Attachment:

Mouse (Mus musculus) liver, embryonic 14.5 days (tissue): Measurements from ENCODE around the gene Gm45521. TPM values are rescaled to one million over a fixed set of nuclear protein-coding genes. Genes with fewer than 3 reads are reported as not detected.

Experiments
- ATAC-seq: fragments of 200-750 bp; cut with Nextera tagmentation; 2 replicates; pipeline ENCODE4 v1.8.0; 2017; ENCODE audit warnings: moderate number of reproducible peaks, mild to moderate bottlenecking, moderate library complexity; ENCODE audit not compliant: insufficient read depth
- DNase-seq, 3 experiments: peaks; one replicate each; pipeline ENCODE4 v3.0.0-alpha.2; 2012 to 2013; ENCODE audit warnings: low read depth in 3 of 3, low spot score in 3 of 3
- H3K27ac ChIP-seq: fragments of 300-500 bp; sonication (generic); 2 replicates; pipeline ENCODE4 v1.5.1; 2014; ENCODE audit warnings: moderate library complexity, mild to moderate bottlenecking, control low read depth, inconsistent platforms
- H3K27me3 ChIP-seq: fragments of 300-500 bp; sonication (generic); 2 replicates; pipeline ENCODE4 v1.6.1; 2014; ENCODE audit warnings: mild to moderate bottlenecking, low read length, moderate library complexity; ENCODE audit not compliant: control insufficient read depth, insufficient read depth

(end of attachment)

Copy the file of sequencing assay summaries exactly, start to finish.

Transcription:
Mouse (Mus musculus) liver, embryonic 14.5 days (tissue): Measurements from ENCODE around the gene Gm45521. TPM values are rescaled to one million over a fixed set of nuclear protein-coding genes. Genes with fewer than 3 reads are reported as not detected.

Experiments
- ATAC-seq: fragments of 200-750 bp; cut with Nextera tagmentation; 2 replicates; pipeline ENCODE4 v1.8.0; 2017; ENCODE audit warnings: moderate number of reproducible peaks, mild to moderate bottlenecking, moderate library complexity; ENCODE audit not compliant: insufficient read depth
- DNase-seq, 3 experiments: peaks; one replicate each; pipeline ENCODE4 v3.0.0-alpha.2; 2012 to 2013; ENCODE audit warnings: low read depth in 3 of 3, low spot score in 3 of 3
- H3K27ac ChIP-seq: fragments of 300-500 bp; sonication (generic); 2 replicates; pipeline ENCODE4 v1.5.1; 2014; ENCODE audit warnings: moderate library complexity, mild to moderate bottlenecking, control low read depth, inconsistent platforms
- H3K27me3 ChIP-seq: fragments of 300-500 bp; sonication (generic); 2 replicates; pipeline ENCODE4 v1.6.1; 2014; ENCODE audit warnings: mild to moderate bottlenecking, low read length, moderate library complexity; ENCODE audit not compliant: control insufficient read depth, insufficient read depth